Your skin acts like a bouncer for your body, keeping out viruses and other organisms that can make you sick. experts used to think the skin cells were that first line of defense, but we now know it begins with the skin’s microbiome. Like your gut, your skin has good bacteria that fight infection. Ideally these bugs are abundant enough to overpower the harmful microorganisms you encounter, says Jessica Richman, the CEO and cofounder of ubiome, a biotech company based in America that recently partnered with L’Oréal to study the skin microbiome. but things like the soap you use or the clothes you wear can throw off the skin’s microbiota, possibly leading to acne, skin inflammation, and other issues. We asked top experts for the best science-backed ways to feed your skin’s healthy bugs and boost your immunity and glow.
Cleanse a little less
“Dermatologists have started advising against overcleaning,” says Anne Chapas, a dermatologist in New York City. Washing your skin too often (skip those trendy triple-cleanse routines) or using harsh soaps strips away good bacteria, she says. Clean only when you really need to – before bed to remove makeup, after a workout or an especially sweaty day – and avoid antibacterial soaps.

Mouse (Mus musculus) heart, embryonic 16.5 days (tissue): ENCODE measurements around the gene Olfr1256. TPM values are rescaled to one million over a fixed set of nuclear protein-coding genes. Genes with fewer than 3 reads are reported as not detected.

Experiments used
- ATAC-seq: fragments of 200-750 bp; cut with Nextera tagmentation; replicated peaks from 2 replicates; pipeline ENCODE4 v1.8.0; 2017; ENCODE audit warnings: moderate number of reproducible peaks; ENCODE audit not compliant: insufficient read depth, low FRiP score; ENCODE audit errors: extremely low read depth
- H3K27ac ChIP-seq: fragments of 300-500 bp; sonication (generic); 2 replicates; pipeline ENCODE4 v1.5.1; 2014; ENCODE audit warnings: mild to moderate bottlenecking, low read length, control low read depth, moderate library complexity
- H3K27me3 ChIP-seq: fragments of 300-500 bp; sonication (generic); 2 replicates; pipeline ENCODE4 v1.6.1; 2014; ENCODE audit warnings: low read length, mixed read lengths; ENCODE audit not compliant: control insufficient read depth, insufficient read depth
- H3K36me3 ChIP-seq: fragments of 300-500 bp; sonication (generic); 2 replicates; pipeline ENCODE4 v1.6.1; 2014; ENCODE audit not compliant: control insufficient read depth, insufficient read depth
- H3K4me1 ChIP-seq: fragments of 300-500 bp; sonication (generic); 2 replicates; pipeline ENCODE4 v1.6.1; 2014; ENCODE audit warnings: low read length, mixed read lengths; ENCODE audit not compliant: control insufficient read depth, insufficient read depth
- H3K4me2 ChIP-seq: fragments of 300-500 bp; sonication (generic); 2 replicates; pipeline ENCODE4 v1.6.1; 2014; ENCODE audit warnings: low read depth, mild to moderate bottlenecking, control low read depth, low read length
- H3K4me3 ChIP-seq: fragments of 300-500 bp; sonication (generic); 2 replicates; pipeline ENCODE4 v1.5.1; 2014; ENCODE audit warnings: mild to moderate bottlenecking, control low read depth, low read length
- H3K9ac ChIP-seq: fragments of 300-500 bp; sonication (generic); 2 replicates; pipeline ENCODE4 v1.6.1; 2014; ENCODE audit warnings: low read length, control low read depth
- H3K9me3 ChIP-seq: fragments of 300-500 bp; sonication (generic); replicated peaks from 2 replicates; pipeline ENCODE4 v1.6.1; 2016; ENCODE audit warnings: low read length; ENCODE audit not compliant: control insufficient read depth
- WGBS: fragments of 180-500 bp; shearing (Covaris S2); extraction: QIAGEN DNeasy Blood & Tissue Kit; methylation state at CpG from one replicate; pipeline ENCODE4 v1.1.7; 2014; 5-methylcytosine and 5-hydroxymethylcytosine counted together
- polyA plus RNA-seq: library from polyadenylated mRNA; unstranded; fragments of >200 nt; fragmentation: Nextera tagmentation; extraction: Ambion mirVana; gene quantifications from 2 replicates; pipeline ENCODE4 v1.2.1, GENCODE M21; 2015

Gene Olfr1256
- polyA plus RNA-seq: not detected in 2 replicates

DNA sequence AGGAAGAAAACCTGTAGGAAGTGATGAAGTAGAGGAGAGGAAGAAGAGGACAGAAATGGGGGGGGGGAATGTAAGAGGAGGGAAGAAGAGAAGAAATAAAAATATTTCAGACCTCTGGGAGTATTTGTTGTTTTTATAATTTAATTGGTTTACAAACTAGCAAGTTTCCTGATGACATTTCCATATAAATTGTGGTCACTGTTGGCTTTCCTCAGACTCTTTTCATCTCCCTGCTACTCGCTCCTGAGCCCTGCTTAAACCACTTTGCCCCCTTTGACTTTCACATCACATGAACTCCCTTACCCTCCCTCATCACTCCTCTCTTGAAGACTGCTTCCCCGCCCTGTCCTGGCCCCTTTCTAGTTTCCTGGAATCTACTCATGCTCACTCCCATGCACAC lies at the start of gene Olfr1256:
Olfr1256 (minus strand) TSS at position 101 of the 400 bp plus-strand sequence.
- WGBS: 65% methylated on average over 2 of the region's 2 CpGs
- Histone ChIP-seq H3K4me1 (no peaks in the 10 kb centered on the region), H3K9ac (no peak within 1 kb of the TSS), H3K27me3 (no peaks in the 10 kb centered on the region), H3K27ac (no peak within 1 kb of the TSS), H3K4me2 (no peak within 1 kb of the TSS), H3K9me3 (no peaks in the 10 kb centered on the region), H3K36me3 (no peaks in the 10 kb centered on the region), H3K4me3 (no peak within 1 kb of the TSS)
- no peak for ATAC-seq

Regularly underhydrating can negatively affect your skin’s microbiome, Jessica says. Drink at least 2 litres of water a day, says Melissa K. Levin, a dermatologist in New York City and a clinical instructor at NYU Langone Health. She also suggests using a microbiome-pampering moisturizer: “Look for one with hyaluronic acid or glycerin, humectants that draw water into the skin, plus ceramides or squalene, fats that restore the skin barrier.”
Whenever possible, wear clothing made from natural fibers such as cotton and bamboo, especially if the fabric will be close to your skin for a long time, like underwear. Synthetic fibers can irritate the skin barrier, changing the ratio of good to bad bacteria, says Dr. Levin.
Man-made fibers, like polyester, also provide a more welcoming environment for odor-causing bacteria than cotton, the journal Applied and Environmental Microbiology reports.
Supplement your skin
The probiotics you take for your gut may boost the skin’s microbiome too. “Some data shows they can decrease inflammation that occurs with conditions like acne and rosacea,” Dr. Levin says. the probiotic strains with proven skin benefits include Lactobacillus and Bifidobacterium, both of which are found in best Naturals probiotic 30 billion CFU's (sg.iherb.com).
As for topical probiotics, “more research is needed to confirm their effectiveness,” says Y. Claire Chang, a dermatologist in New York City, “but early lab studies suggest they may regulate the skin microbiome and restore barrier function.”
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